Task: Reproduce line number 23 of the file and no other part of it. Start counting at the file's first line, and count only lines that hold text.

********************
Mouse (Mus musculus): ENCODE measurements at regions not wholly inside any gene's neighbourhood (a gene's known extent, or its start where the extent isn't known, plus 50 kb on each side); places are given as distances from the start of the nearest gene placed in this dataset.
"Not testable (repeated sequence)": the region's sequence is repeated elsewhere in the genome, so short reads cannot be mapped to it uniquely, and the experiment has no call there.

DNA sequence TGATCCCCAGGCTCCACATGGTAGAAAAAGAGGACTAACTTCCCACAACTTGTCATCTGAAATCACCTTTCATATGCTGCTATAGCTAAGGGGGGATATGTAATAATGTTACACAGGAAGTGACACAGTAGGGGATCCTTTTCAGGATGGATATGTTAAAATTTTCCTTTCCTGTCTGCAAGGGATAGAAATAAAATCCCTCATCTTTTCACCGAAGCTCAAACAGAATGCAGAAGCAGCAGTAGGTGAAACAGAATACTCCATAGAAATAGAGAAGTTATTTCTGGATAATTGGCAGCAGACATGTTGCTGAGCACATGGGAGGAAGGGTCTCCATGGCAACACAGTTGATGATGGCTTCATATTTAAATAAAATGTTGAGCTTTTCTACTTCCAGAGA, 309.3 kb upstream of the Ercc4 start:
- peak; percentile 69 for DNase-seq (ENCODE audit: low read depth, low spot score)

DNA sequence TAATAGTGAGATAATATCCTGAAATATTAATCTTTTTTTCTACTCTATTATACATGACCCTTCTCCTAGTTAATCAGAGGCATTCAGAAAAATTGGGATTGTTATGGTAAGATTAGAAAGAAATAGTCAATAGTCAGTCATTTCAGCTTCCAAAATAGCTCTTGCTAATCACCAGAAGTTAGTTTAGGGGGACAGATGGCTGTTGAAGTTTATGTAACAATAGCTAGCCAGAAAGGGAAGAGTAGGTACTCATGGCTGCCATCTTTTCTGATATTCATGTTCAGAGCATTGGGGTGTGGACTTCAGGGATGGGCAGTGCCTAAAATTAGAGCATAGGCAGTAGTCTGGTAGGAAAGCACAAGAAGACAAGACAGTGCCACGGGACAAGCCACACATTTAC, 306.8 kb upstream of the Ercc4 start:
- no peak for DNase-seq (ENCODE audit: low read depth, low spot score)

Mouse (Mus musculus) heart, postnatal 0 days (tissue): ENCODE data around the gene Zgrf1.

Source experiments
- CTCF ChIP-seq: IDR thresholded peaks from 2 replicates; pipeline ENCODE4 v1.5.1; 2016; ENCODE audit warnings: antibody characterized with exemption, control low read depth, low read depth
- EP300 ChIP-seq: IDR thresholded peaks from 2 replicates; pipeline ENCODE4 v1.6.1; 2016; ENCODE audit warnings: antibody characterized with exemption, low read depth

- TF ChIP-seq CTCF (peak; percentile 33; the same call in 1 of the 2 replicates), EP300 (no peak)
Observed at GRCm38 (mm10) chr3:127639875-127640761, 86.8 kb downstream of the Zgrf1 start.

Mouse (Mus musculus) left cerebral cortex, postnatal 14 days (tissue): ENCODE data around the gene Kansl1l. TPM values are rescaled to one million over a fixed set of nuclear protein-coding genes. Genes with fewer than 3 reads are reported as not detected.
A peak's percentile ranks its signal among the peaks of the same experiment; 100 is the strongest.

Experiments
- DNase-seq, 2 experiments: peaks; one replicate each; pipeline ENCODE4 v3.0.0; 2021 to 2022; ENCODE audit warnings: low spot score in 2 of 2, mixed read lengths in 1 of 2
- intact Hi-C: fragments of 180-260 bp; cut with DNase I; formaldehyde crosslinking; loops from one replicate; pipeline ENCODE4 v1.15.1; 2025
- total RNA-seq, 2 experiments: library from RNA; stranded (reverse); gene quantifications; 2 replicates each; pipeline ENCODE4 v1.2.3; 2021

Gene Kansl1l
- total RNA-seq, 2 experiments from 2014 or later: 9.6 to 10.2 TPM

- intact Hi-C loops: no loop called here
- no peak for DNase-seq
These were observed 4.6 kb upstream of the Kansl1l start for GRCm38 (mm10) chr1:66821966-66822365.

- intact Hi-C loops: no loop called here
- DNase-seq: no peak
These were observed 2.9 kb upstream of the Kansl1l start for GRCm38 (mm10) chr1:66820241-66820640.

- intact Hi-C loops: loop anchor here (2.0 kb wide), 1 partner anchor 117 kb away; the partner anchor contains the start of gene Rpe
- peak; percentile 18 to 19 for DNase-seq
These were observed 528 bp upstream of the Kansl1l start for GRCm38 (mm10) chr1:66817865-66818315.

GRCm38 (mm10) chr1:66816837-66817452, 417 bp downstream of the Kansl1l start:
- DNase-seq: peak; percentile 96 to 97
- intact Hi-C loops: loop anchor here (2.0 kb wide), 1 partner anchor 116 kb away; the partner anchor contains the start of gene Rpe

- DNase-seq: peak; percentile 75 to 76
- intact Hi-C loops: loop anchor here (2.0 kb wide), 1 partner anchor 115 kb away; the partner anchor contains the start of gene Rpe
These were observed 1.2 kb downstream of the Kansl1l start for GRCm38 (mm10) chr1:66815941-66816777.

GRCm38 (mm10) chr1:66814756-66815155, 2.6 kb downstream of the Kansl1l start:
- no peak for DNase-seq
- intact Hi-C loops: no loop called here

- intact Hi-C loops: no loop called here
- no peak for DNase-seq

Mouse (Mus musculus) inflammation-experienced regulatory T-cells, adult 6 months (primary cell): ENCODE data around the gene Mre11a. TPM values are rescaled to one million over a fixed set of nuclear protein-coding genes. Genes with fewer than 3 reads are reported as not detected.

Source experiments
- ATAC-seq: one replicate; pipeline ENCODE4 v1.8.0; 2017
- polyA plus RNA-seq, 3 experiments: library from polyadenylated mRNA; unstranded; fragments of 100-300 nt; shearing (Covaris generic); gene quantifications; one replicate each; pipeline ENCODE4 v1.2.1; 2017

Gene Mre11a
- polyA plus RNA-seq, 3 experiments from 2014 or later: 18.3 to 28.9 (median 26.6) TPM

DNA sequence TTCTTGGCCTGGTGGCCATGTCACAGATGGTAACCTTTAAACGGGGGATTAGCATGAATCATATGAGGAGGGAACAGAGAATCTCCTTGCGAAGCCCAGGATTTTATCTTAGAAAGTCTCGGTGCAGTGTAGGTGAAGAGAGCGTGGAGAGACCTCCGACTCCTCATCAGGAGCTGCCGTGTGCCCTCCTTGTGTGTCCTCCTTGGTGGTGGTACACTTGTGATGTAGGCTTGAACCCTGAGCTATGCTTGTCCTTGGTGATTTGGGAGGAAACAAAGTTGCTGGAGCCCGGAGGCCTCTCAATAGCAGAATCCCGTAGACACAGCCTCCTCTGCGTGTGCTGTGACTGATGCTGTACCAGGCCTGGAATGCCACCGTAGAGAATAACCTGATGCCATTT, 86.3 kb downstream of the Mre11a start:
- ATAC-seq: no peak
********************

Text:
These were observed 4.6 kb upstream of the Kansl1l start for GRCm38 (mm10) chr1:66821966-66822365.